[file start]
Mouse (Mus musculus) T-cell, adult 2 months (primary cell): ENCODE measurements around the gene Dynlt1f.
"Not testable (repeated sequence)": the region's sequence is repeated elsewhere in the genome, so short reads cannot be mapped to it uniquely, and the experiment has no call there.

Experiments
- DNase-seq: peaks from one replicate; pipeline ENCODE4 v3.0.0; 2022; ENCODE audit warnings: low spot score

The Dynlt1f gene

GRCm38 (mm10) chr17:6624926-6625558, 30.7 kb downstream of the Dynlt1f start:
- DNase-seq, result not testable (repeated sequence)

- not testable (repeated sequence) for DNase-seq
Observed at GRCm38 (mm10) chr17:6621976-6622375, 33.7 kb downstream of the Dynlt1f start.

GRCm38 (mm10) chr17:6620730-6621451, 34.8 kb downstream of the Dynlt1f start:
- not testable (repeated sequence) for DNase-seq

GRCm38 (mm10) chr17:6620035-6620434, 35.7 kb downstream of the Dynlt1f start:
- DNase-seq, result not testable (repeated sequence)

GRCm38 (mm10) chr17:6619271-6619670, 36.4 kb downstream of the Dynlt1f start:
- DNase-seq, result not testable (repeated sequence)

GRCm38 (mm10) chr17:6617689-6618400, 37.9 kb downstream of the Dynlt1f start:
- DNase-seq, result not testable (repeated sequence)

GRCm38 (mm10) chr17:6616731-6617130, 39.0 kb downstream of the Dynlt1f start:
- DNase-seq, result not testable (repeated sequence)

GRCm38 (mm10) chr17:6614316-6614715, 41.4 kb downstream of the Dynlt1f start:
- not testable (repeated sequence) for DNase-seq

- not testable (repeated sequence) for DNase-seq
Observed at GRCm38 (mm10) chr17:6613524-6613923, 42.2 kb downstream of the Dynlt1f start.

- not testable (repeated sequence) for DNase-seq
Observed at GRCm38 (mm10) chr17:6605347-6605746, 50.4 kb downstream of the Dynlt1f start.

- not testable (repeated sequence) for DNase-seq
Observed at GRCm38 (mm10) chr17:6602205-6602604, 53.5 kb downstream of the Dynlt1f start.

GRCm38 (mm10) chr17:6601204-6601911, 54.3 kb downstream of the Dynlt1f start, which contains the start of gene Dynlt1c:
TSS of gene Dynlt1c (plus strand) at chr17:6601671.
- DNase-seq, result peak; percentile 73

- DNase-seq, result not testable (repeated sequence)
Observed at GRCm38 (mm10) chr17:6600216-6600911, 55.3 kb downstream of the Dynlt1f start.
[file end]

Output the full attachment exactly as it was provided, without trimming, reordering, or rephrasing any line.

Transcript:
Mouse (Mus musculus) T-cell, adult 2 months (primary cell): ENCODE measurements around the gene Dynlt1f.
"Not testable (repeated sequence)": the region's sequence is repeated elsewhere in the genome, so short reads cannot be mapped to it uniquely, and the experiment has no call there.

Experiments
- DNase-seq: peaks from one replicate; pipeline ENCODE4 v3.0.0; 2022; ENCODE audit warnings: low spot score

The Dynlt1f gene

GRCm38 (mm10) chr17:6624926-6625558, 30.7 kb downstream of the Dynlt1f start:
- DNase-seq, result not testable (repeated sequence)

- not testable (repeated sequence) for DNase-seq
Observed at GRCm38 (mm10) chr17:6621976-6622375, 33.7 kb downstream of the Dynlt1f start.

GRCm38 (mm10) chr17:6620730-6621451, 34.8 kb downstream of the Dynlt1f start:
- not testable (repeated sequence) for DNase-seq

GRCm38 (mm10) chr17:6620035-6620434, 35.7 kb downstream of the Dynlt1f start:
- DNase-seq, result not testable (repeated sequence)

GRCm38 (mm10) chr17:6619271-6619670, 36.4 kb downstream of the Dynlt1f start:
- DNase-seq, result not testable (repeated sequence)

GRCm38 (mm10) chr17:6617689-6618400, 37.9 kb downstream of the Dynlt1f start:
- DNase-seq, result not testable (repeated sequence)

GRCm38 (mm10) chr17:6616731-6617130, 39.0 kb downstream of the Dynlt1f start:
- DNase-seq, result not testable (repeated sequence)

GRCm38 (mm10) chr17:6614316-6614715, 41.4 kb downstream of the Dynlt1f start:
- not testable (repeated sequence) for DNase-seq

- not testable (repeated sequence) for DNase-seq
Observed at GRCm38 (mm10) chr17:6613524-6613923, 42.2 kb downstream of the Dynlt1f start.

- not testable (repeated sequence) for DNase-seq
Observed at GRCm38 (mm10) chr17:6605347-6605746, 50.4 kb downstream of the Dynlt1f start.

- not testable (repeated sequence) for DNase-seq
Observed at GRCm38 (mm10) chr17:6602205-6602604, 53.5 kb downstream of the Dynlt1f start.

GRCm38 (mm10) chr17:6601204-6601911, 54.3 kb downstream of the Dynlt1f start, which contains the start of gene Dynlt1c:
TSS of gene Dynlt1c (plus strand) at chr17:6601671.
- DNase-seq, result peak; percentile 73

- DNase-seq, result not testable (repeated sequence)
Observed at GRCm38 (mm10) chr17:6600216-6600911, 55.3 kb downstream of the Dynlt1f start.